You have a very passionate and expressive vocal, so it’s hard to envision anyone else performing your songs…
“The reason I didn’t use guest vocalists on the first album was more out of laziness - I couldn’t be bothered to organise it. It would be so much easier to make instrumental music, but there’s something about vocals that enables you to have an emotional directness to your audience and that’s really what I’m interested in now.
"Hearing your voice loud in a room is an extraordinary and overwhelming feeling - it felt so different to anything I’d done before and has been incredibly valuable for that reason.”
The vocals, and the music, seem to have an underlying tension. What subject matters are you detailing?
“Personally, the album was about going through an ending of sorts and the tension is about breaking through the last part of that into a new world.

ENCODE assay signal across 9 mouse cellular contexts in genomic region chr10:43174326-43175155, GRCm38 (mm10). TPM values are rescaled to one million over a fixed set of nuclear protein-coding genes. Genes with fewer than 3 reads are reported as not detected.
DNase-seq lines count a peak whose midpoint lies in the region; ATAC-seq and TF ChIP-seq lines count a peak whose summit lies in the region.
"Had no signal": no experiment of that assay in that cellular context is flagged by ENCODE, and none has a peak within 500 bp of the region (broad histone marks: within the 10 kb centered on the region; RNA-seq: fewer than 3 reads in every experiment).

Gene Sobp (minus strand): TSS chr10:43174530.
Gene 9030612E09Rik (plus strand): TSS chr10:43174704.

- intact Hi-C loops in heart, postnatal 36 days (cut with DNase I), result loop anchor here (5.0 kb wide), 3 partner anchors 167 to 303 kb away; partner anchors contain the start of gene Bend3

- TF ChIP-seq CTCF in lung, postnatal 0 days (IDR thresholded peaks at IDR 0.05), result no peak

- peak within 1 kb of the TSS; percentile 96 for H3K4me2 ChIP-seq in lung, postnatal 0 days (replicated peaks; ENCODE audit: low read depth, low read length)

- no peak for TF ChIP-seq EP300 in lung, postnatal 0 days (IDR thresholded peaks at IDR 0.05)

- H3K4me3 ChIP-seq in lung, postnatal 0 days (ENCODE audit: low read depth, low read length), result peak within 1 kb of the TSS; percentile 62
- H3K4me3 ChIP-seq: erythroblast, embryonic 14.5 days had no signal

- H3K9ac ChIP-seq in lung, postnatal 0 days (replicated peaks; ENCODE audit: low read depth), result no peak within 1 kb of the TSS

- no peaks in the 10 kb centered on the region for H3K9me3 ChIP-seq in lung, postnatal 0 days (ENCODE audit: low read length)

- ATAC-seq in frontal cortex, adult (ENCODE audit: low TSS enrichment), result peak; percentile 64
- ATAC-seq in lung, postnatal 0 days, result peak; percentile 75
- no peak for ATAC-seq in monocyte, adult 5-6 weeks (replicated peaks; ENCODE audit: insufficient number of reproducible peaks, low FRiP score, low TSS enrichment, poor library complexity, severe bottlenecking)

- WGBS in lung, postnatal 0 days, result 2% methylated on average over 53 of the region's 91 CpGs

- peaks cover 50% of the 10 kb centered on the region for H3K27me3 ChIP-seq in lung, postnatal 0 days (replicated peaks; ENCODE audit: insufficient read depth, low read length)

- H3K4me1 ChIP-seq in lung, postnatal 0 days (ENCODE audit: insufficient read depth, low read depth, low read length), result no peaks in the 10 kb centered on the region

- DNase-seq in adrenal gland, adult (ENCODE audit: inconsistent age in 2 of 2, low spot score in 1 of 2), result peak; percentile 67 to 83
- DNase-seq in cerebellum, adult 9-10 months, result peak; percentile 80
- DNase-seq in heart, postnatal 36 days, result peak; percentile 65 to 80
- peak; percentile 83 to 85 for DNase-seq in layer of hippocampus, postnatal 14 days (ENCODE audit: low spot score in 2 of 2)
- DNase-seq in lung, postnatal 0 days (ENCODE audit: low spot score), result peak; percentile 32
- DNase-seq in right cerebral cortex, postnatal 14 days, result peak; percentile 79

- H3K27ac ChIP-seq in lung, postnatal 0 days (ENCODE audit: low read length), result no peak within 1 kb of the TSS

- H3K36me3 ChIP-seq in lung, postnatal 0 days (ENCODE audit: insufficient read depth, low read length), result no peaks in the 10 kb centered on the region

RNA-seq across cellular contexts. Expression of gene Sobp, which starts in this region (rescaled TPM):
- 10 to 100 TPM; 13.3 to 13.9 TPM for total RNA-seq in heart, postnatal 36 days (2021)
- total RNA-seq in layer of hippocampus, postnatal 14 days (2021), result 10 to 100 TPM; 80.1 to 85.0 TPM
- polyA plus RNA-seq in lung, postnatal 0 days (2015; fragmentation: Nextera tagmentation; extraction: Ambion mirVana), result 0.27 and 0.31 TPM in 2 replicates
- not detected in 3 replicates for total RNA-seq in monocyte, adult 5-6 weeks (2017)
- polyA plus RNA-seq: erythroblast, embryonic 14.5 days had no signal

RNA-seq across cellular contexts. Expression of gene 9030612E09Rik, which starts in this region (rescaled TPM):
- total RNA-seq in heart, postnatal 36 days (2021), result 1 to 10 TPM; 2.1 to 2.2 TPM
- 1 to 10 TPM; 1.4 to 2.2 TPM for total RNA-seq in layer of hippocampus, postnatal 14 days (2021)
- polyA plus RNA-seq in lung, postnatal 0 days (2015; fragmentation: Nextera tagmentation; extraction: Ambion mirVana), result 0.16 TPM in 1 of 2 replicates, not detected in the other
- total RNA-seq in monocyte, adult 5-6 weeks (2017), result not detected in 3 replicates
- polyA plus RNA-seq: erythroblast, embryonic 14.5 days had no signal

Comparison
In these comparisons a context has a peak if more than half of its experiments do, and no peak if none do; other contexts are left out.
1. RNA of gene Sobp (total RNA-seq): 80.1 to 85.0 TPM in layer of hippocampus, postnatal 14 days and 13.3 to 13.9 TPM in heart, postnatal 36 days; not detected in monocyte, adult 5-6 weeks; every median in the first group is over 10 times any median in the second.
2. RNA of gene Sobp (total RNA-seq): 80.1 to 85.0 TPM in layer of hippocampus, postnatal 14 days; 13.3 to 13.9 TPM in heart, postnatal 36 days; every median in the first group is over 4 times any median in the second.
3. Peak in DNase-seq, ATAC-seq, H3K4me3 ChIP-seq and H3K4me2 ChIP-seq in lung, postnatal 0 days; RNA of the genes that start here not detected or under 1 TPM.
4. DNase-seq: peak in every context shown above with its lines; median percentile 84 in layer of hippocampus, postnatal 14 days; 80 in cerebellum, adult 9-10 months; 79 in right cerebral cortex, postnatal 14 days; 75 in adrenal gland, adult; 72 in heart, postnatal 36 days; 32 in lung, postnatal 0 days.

"The first track is called Battle and the second Promises, but with the third, Brother, I felt myself coming into a clearing - a push to move away from the pull of an old habit.”
As an established artist but a relative newbie to vocals and lyric-writing, what tips would you give for people who want to explore that side of the musical coin?
“I’d recommend they get a condenser mic because they’re quite cheap. The first one I bought was a RØDE NT1-A and I like how you can sing directly into it without having to do a lot of processing yet it still sounds good.
"I like writing lots of ideas - mostly they’re just repetitive patterns, but if they make me feel anything, I find they’re worth pursuing.”
You performed all of the instruments on the album, including drums. Is that also something you’ve taught yourself?
“On Realisationship I couldn’t play drums for a full song; I’d just play eight bars of a track and get a live drummer in. This time, the distinction between demoing and production is not as clear cut because the drums on Devastations are all VSTs.